Fourth-Year Resident Receives Highest Award in Forensic Psychiatry
The Rappeport Fellowship is an award given by the American Academy of Psychiatry and the Law (APPL), the national organization for forensic psychiatrists. It is the highest award that is given every year to one psychiatry resident who is interested in forensic psychiatry and is designed to give the recipient more knowledge and skills to foster their development into leaders in the field of forensic psychiatry. This year, Laura Sloan, MD, a fourth-year resident in the Department of Psychiatry and Behavioral Sciences, received the award, becoming the first resident in Minnesota to earn the honor.
“It’s surreal,” Dr. Sloan said. “I have been hoping to get this fellowship for several years now, and I’ve been working toward it. It’s really just an honor to feel recognized for the work I’ve been doing the past few years. It’s an acknowledgement of how much I want to be a part of this field.”
Forensic psychiatry focuses on the interface of psychiatry and the law. There are different aspects of forensic psychiatry. One aspect is doing psychiatric evaluations for the courts to determine, for example, an individual’s competency to stand trial or a patient’s need for involuntary antipsychotics. Forensic psychiatrists often serve as expert witnesses for the courts. They also work in state psychiatric hospitals. More recently, the field of correctional psychiatry, psychiatry in prisons and jails, has been included within forensic psychiatry.
Forensic psychiatrists are also well-positioned to advocate for policy changes that impact people living with mental illness because they are given additional training on current laws.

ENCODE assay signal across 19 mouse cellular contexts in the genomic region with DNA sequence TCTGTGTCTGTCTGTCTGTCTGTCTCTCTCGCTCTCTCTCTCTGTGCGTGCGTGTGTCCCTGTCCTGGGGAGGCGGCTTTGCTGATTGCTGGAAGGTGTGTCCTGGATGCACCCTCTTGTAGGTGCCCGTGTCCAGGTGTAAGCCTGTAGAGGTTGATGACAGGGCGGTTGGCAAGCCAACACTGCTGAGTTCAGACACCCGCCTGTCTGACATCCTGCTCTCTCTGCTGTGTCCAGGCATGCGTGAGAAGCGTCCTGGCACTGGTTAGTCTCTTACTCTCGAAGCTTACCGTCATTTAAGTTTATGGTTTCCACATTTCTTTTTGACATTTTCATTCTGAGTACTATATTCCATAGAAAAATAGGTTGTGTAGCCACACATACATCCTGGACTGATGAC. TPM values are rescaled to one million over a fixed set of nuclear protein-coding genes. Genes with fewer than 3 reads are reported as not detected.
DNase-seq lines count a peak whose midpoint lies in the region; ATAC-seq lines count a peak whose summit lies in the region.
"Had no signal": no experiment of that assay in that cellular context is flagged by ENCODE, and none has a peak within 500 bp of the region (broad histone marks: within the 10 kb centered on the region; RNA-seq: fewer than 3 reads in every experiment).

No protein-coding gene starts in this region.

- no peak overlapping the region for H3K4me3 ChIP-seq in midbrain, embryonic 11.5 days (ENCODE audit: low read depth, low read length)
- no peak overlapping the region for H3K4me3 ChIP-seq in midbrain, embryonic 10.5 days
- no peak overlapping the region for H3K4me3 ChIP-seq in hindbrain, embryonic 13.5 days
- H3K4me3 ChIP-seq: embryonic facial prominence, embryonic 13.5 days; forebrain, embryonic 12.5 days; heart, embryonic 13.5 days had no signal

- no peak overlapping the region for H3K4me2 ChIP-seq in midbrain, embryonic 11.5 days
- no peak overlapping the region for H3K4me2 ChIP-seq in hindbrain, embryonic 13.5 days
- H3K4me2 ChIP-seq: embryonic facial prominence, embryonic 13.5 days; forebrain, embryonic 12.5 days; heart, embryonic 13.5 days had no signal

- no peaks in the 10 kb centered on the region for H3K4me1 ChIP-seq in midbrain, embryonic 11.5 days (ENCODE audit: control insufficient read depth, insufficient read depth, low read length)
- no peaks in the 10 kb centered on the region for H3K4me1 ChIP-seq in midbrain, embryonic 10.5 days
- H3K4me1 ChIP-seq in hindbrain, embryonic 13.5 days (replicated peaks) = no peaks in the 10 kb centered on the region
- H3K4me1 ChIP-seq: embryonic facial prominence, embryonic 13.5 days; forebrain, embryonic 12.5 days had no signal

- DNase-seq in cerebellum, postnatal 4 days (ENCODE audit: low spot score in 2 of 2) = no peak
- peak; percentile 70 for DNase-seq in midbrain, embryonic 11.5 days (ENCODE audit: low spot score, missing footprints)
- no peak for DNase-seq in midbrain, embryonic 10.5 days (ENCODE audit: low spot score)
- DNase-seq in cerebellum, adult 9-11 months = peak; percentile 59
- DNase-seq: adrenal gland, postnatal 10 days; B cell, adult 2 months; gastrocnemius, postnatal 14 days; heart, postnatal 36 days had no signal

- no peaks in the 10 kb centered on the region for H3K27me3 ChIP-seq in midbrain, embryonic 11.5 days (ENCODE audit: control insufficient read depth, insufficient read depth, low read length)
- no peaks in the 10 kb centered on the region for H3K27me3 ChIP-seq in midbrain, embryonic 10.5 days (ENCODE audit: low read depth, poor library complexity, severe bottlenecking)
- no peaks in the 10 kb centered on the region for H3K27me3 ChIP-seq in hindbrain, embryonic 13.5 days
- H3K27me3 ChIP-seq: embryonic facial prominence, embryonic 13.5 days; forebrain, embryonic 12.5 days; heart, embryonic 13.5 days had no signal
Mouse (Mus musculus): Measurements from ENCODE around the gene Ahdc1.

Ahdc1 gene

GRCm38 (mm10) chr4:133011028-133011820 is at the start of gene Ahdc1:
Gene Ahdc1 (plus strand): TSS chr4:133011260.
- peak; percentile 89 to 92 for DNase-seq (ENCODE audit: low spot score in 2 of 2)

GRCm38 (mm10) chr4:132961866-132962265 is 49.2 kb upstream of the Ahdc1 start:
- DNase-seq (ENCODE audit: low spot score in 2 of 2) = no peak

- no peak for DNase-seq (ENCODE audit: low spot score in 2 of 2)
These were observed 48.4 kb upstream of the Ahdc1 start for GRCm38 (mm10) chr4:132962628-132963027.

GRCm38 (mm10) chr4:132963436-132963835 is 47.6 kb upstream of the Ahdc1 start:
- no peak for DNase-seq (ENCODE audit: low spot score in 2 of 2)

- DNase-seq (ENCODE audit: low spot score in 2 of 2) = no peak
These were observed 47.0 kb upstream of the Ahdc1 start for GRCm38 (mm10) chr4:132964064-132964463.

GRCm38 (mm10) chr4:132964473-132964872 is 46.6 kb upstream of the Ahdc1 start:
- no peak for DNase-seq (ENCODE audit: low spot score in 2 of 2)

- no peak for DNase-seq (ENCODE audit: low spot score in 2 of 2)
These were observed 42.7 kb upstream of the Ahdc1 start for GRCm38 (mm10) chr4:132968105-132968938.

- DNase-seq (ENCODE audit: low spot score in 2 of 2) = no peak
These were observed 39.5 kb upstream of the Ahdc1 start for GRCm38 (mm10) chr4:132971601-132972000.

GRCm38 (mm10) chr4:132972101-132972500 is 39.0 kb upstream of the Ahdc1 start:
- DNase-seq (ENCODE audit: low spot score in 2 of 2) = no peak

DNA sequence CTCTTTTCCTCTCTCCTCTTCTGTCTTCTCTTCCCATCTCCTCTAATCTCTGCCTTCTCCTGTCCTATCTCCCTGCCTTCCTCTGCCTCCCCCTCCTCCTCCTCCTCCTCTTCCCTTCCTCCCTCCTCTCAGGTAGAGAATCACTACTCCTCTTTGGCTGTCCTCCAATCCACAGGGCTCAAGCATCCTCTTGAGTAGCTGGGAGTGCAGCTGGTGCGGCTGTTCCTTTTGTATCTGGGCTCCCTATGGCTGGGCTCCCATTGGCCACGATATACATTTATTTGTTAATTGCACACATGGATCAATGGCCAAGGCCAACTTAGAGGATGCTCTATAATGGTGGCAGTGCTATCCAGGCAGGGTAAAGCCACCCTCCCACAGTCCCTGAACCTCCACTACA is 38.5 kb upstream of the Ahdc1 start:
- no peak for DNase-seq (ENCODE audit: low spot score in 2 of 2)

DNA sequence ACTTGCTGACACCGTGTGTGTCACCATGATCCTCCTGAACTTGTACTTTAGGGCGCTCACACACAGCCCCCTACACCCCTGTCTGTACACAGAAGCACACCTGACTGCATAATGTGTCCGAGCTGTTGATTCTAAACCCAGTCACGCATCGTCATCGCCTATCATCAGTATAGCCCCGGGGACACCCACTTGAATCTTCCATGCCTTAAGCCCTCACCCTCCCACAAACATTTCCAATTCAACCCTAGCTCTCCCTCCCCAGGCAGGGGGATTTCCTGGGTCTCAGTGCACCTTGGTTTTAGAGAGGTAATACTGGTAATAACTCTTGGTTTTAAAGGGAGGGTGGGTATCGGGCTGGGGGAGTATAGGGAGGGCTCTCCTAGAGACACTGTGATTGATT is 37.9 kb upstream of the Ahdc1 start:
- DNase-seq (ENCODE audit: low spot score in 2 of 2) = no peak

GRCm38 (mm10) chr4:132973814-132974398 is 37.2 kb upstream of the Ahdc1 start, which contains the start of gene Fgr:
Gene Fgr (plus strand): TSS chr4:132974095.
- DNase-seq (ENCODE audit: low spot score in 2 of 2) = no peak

“If you want to change the laws, it’s especially helpful to know what they are currently, so forensic psychiatry is well positioned for that,” Dr. Sloan said. Forensic psychiatrists can also be part of the conversation on criminal justice reform as correctional psychiatry falls under the umbrella of the field.
“The discussion of mental health care in correctional settings needs to be a part of criminal justice reform discussions,” Dr. Sloan added.
As a third-year medical student in Boston, Dr. Sloan completed a psychiatry clerkship at a state psychiatric hospital, sparking her interest in the field.
“I absolutely loved it. I thought I was going to go into family medicine before that rotation. It completely changed my mind and made me want to go into psychiatry. I’ve been pursuing that kind of work ever since,” she said.
Next year, Dr. Sloan will begin the Forensic Psychiatry Fellowship at the University of Minnesota Medical School. More than anything, Dr. Sloan enjoys treating people with severe persistent mental illness, and although she is not sure what she will do after the fellowship, she is certain she can care for this population within forensic psychiatry.
“There are so many areas of the field, so I don’t quite know which one I’d like to pursue at this moment,” she said. Dr. Sloan also enjoys policy and advocacy work and hopes to also incorporate that into her career. She credits her involvement in forensic psychiatry to the mentorship of Chinmoy Gulrajani, MD, MBBS, DFAPA, the Forensic Psychiatry Fellowship director.
“He has helped me develop and learn more about forensic psychiatry over the past three years to become a leader in the field,” Dr. Sloan said.